Thursday, October 13, 2016

The Mandibles: 2029, Chapter 2 (Karmic Clumping)

In Chapter 2, we switch over to another group of characters who fiddle with their various gadget fetishist devices, exchange speeches on economic minutiae, and then one of them goes to work. I hope you can get a refund for the part of your seat you won't be using - everything except the edge this book was written on!

The perspective switches from designated victim Florence to her sister Avery and her husband Lowell. They have three children whom we don't see in this chapter, a daughter named Savannah and two sons, Goog and Bing (Get it? Satire!). Lowell is a professor specializing in inflation and deflation. Avery...we'll get back to her a little later, I don't want to pop off too early here.

There's more worldbuilding in this chapter. First, this is where Shriver reminds us that this is THE FUTURE! so we get a regular children's treasury of tech blogger pornography. Driverless cars! Hyper-rez displays! Books as obsolete objects! Voice controls on everything! (That don't work at all! Satire!) Most importantly, a gadget called the "fleX" that's basically a cross between a smartphone and that roll-up calculator I ordered through the Nintendo Power catalog when I was eleven. The fleX, we learn, has replaced absolutely everything else...except for television, because "open fire" and all that shit. An awful lot of this chapter is devoted to this gadget and some not at all stale and overdone digs about people staring at screen instead of talking to each other. It's all so interesting and new and you'll excuse me if I skip all of it.

Second, we learn a bit more about the family. There's a brother, Jarred, who's basically a prepper and recently bought himself a farm on which to ride out the coming catastrophe. That leads Avery to launch into a completely unrehearsed multi-page speech about what apocalyptic thinking really means, and...oh right, I wasn't talking about her yet. It's hard to avoid since she never shuts up. We also learn about Grandfather Mandible, who insists on being called the "Grand Man" because Shriver wants me to hate this narrative. Gramps is loaded, it seems, and everyone's kind of waiting for him to die. If you've read the jacket copy then you know how this is going to turn out, but I'll feign ignorance.

There are a few other expository odds and ends here, most of them rooted in the kinds of fiscal markers that make economics such a truly scintillating field. There's also mention of sabotage by "the Caliphate," because if we're going to Mess'cans, we might as well save a little time for the A-rabs. But we don't know yet how the nation got into such a dismal state (unless we read the jacket copy, of course).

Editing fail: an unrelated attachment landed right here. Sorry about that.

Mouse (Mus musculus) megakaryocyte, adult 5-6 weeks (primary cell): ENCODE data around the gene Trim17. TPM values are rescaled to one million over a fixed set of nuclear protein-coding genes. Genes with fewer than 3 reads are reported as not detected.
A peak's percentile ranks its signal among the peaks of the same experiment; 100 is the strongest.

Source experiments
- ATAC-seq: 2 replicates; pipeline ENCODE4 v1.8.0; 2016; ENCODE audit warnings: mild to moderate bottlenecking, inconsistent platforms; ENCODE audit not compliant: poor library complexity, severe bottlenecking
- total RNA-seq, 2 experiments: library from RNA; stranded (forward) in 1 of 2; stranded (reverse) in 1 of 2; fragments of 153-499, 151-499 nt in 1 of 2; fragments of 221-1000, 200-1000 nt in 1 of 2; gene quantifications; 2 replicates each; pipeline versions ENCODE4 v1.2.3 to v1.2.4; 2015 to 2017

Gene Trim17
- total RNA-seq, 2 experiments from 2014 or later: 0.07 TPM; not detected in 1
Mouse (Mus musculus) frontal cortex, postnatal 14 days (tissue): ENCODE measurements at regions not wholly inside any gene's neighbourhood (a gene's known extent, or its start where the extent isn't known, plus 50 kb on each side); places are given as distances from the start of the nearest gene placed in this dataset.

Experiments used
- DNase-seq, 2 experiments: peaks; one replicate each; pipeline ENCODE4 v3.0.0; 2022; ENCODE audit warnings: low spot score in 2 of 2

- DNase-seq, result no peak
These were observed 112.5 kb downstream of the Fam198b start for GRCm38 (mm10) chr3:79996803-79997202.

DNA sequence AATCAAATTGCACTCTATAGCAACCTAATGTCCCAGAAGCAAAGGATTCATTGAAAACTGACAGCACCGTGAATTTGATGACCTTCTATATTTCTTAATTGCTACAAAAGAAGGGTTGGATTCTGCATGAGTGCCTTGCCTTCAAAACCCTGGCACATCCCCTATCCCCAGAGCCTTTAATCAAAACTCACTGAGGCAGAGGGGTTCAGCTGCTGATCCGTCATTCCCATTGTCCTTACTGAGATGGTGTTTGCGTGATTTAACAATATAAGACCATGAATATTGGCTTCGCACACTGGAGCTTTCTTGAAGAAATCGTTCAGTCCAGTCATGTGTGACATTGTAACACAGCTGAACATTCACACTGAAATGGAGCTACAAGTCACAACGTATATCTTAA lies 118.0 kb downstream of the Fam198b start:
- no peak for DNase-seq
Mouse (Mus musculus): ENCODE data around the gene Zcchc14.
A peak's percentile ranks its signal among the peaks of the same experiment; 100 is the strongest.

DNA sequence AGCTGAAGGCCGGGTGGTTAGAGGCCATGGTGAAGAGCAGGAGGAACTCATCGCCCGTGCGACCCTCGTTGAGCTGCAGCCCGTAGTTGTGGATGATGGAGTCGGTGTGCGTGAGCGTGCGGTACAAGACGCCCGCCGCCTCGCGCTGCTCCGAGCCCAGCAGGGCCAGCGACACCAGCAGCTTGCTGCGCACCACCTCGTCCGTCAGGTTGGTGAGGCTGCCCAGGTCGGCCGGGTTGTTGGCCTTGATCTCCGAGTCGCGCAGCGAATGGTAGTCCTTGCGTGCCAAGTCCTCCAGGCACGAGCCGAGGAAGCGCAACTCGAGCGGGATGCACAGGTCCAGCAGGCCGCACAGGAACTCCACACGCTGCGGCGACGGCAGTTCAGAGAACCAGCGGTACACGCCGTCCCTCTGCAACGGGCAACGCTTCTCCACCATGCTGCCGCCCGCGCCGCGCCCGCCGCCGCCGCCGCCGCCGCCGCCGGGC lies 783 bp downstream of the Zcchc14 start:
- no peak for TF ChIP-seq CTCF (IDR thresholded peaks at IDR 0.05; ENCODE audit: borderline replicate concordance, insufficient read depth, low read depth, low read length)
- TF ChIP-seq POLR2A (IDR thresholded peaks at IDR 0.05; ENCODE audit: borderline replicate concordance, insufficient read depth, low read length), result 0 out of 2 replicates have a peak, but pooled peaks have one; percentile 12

We do get something of a hint, though. It happens after Avery, like any good right-wing crank relative, decides to inject a personal grievance into the discourse. It seems that the Chinese (a.k.a. the last of the Trumpian betes noires) are trying to have the +1 country code reassigned to them, because that's something they have time to do in the middle of a global economic crisis. After arguing with dunderheaded liberal Florence for a bit, Avery treats us to an extended internal infodump:
Florence's living with a Real Live Mexican had given her airs...maybe when white folks were a minority, too, they'd get their own university White Studies departments, which could unashamedly tout Herman Melville. Her children would get cut extra slack in college admissions regardless of their test scores. They could all suddenly assert that being called "white" was insulting, so that now you had to say "Western-European America," the whole mouthful. While to each other they'd cry "What's up, cracker?" with a pally, insider collusion, any nonwhites who employed such a bigoted term would get raked over the coals on CNN...
There's more, but you get the idea.

I'm going to avoid the easy criticism of the whiny entitlement on display - one could argue that this is meant to be current POV character Avery's opinion, not the author's. Perhaps a better question is: Since when is it acceptable for an author to use an aside to just flat-out describe a character's feelings like that?

I'm not sorry that I'm already resorting to using Futurama clips. I'm just sorry that the book's that trite.

After a few more Don DeLillo-esque floridly didactic speeches, we end the chapter with Lowell reading on that the dollar is crashing in Europe. Is that a plot I see pulling into the station? We'll see together, dear reader.

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